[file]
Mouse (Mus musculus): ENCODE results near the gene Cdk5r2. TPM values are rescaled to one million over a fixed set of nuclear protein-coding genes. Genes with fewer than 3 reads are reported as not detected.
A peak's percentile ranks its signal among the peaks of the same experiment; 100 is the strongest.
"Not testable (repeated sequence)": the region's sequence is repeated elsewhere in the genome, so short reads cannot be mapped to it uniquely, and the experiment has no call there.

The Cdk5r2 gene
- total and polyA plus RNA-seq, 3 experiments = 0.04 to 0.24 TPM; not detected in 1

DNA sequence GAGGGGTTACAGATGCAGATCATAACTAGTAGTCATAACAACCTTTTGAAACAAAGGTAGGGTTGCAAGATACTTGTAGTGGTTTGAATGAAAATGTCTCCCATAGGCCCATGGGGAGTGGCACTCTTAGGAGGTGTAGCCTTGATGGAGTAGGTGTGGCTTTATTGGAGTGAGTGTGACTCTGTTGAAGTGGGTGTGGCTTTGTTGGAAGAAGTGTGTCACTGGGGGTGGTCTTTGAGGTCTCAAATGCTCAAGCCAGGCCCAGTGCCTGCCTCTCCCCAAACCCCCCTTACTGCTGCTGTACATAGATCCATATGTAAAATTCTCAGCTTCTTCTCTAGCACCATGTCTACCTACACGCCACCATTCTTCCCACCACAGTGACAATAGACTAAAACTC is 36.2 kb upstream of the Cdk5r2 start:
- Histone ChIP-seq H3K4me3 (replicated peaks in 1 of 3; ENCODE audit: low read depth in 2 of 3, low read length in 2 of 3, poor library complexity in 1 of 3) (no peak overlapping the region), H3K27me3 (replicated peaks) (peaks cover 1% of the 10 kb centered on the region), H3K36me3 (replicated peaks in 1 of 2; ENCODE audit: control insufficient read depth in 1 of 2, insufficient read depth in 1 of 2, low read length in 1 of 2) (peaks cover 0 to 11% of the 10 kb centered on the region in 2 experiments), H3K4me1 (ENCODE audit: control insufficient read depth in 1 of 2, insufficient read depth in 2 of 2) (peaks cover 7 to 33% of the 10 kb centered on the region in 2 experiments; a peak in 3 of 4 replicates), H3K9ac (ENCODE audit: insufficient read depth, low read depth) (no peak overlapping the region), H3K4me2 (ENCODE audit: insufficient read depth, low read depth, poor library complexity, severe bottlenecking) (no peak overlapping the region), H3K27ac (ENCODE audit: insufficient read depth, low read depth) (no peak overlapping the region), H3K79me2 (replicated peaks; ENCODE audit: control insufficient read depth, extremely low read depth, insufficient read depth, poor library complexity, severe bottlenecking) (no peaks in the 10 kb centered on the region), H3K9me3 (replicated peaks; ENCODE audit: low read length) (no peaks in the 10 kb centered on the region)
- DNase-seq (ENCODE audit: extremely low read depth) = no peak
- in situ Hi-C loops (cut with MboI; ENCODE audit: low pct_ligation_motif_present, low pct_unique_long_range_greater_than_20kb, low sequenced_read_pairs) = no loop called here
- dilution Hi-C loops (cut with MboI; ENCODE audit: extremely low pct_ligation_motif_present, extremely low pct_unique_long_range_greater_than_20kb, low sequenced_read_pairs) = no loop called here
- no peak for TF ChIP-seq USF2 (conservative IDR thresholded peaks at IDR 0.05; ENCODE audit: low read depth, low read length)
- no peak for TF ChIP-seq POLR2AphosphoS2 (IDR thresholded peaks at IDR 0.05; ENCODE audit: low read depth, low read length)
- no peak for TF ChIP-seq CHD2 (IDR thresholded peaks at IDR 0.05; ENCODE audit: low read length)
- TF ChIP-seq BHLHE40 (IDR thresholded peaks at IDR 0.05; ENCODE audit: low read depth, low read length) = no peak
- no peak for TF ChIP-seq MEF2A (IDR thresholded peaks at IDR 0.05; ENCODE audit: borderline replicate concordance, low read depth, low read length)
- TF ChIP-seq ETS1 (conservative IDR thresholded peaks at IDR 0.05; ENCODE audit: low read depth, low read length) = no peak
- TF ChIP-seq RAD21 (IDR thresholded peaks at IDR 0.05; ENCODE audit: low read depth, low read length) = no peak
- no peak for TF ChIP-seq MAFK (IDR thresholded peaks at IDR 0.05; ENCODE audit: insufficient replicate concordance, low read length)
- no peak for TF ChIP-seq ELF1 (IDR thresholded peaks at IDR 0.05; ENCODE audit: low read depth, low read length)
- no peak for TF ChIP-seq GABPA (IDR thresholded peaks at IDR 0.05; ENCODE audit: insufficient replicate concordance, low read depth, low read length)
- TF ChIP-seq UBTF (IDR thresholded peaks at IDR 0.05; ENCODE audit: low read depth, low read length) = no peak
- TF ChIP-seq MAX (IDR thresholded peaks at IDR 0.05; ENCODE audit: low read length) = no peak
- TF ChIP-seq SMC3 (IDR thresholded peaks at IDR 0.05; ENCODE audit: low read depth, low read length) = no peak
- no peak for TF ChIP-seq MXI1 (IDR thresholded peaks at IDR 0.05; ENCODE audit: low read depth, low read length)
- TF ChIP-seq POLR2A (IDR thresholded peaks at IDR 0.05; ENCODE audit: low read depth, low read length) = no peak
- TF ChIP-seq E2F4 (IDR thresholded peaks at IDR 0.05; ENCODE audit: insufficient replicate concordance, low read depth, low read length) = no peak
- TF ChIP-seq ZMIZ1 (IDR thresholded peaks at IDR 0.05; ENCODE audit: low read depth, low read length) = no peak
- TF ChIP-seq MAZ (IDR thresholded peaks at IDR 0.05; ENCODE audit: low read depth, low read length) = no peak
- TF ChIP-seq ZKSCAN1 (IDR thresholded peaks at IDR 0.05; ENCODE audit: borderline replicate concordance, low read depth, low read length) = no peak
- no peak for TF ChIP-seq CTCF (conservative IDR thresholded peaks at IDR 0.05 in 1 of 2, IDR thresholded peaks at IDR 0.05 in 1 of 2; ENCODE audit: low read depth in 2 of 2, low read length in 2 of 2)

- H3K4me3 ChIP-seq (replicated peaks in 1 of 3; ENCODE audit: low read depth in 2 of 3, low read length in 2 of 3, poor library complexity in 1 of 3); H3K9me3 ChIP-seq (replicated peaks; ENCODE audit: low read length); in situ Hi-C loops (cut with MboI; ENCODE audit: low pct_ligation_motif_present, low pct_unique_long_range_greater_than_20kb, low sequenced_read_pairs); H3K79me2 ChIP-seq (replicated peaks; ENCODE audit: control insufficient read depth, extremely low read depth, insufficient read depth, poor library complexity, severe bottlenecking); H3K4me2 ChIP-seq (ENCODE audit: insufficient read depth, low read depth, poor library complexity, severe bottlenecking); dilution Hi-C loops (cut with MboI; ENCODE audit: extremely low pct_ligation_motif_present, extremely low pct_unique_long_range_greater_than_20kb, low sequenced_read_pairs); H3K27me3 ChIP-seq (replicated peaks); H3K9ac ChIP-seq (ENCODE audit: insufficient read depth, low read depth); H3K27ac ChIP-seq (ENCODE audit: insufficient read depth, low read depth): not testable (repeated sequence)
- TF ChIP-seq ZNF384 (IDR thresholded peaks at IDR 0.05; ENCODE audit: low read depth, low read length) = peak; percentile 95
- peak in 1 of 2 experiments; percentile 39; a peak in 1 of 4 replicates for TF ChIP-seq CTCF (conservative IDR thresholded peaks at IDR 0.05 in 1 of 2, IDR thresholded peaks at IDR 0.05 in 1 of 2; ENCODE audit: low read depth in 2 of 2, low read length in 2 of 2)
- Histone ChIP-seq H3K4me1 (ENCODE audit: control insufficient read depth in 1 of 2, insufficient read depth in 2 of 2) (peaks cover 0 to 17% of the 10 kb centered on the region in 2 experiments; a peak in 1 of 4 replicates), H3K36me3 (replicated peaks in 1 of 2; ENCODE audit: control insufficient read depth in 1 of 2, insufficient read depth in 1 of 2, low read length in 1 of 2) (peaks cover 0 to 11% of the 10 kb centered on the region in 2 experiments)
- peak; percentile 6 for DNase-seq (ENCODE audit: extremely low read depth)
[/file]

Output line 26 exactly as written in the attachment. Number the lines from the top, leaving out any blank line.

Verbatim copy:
- TF ChIP-seq E2F4 (IDR thresholded peaks at IDR 0.05; ENCODE audit: insufficient replicate concordance, low read depth, low read length) = no peak